Behavioral variant frontotemporal dementia; Dementia of frontal lobe type; Frontal lobe dementia
Short Description or Definition
The term “Pick’s disease” has been used to describe a neuropathological entity and/or a clinical syndrome. Pathologists use this term on the basis of the histologic criteria of argyrophilic inclusions (Pick bodies) and ballooned neurons (Pick cells). As a clinical syndrome, Pick’s disease is used to describe progressive alterations in personality and behavior (e.g., frontotemporal dementia [FTD]), and/or language (e.g., progressive aphasia).
Developments in molecular pathology have led to the classification of Pick’s disease as a tauopathy, defined neuropathologically by the presence of tau immunoreactive Pick bodies (Lee et al. 2001). Compared to other tauopathies (e.g., progressive supranuclear palsy [PSP] and corticobasal degeneration [CBD]), the distribution of pathology is more likely to be cortical than subcortical, and Pick...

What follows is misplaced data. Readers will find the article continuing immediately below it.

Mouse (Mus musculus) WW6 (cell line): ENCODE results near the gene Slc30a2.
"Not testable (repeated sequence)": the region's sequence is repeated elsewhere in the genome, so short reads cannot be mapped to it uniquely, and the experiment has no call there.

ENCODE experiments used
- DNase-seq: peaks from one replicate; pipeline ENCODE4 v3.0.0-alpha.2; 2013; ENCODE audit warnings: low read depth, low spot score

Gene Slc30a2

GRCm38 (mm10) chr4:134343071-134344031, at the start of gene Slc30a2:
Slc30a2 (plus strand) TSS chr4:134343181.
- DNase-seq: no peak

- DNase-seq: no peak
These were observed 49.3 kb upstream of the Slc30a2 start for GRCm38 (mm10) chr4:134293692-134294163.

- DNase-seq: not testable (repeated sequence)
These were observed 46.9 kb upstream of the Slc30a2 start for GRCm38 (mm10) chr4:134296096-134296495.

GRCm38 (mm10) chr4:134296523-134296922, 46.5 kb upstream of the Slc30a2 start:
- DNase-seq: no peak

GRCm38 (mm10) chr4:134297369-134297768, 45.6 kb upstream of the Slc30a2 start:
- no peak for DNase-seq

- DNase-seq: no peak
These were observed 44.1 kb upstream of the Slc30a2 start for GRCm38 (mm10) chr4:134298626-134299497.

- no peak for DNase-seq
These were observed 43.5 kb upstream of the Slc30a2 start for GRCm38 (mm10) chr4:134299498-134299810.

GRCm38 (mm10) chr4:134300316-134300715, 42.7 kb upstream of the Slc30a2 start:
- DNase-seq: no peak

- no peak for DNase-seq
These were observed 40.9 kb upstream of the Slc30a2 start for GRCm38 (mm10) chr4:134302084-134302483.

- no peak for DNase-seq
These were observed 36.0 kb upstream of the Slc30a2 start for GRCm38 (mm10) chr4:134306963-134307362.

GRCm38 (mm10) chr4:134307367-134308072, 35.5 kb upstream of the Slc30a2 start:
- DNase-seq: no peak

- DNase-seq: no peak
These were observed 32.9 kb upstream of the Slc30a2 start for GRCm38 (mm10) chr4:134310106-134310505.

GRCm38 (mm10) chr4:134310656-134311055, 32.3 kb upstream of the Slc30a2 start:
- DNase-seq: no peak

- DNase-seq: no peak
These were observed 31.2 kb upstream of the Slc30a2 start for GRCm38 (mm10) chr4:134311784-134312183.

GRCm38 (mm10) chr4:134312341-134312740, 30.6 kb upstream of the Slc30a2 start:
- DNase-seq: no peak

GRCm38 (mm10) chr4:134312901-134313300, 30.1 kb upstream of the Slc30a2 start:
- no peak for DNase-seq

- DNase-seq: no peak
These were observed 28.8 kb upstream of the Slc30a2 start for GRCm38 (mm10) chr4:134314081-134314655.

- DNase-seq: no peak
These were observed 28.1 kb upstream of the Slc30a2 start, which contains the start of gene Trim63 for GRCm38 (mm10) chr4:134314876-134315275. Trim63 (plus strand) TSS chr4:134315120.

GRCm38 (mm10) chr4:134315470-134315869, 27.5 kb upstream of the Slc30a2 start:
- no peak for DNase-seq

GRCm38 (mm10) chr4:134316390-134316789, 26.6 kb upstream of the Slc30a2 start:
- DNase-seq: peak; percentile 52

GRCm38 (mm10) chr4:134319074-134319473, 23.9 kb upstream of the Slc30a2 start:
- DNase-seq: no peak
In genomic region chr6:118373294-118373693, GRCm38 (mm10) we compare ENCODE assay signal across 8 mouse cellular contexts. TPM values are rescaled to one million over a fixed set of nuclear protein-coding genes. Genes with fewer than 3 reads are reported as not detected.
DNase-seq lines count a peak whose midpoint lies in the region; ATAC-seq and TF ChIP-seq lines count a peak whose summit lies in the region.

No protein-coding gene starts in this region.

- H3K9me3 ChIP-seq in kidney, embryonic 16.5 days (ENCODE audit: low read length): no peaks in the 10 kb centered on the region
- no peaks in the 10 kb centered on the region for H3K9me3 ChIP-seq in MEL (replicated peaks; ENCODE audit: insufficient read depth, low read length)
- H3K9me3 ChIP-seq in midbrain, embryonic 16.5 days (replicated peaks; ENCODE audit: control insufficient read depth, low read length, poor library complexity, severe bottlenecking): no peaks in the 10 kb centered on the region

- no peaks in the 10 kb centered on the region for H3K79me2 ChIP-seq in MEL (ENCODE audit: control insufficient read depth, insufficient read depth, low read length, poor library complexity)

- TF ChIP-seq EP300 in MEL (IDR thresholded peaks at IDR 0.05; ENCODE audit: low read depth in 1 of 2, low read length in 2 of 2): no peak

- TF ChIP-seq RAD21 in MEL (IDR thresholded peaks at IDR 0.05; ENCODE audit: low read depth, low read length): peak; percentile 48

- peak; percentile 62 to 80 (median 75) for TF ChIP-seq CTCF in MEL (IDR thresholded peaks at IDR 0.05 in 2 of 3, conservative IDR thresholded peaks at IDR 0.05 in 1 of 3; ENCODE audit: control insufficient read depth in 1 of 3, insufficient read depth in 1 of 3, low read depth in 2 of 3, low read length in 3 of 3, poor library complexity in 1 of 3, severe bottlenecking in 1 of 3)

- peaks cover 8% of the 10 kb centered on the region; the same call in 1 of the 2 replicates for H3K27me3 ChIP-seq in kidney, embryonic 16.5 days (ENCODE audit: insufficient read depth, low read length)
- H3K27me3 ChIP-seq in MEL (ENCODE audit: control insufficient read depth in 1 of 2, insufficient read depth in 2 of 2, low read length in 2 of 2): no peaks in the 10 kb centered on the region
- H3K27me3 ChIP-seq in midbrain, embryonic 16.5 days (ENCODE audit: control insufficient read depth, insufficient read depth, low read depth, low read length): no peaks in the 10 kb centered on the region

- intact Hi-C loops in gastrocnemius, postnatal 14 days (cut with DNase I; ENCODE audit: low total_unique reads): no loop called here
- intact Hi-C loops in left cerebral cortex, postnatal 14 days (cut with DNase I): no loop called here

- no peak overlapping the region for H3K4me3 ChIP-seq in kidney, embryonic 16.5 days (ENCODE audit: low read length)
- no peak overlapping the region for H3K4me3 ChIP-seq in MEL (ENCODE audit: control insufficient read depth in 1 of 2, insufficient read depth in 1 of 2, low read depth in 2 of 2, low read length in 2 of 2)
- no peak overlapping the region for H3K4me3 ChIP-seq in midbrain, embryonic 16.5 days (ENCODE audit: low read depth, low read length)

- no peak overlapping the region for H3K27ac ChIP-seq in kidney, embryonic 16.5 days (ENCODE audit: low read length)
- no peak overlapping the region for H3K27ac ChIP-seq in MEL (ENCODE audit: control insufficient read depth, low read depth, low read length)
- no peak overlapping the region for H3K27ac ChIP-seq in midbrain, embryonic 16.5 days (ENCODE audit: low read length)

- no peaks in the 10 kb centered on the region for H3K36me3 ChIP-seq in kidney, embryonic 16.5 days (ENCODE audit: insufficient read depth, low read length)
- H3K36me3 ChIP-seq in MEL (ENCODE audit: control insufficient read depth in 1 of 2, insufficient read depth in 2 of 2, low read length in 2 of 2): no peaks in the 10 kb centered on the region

References and Readings
- Noble, W., Planel, E., Zehr, C., Olm, V., Meyerson, J., Suleman, F., et al. (2005). Inhibition of glycogen synthase kinase-3 by lithium correlates with reduced tauopathy and degeneration in vivo. Proceedings of the National Academy of Sciences of the United States of America, 102(19), 6990–6995.PubMedCentralCrossRefPubMedGoogle Scholar
- Pick, A. (1892). Über die Beziehungen der senilen Hirnatrophie zur Aphasie. Prager Med Wochenschr, 17, 165–167.Google Scholar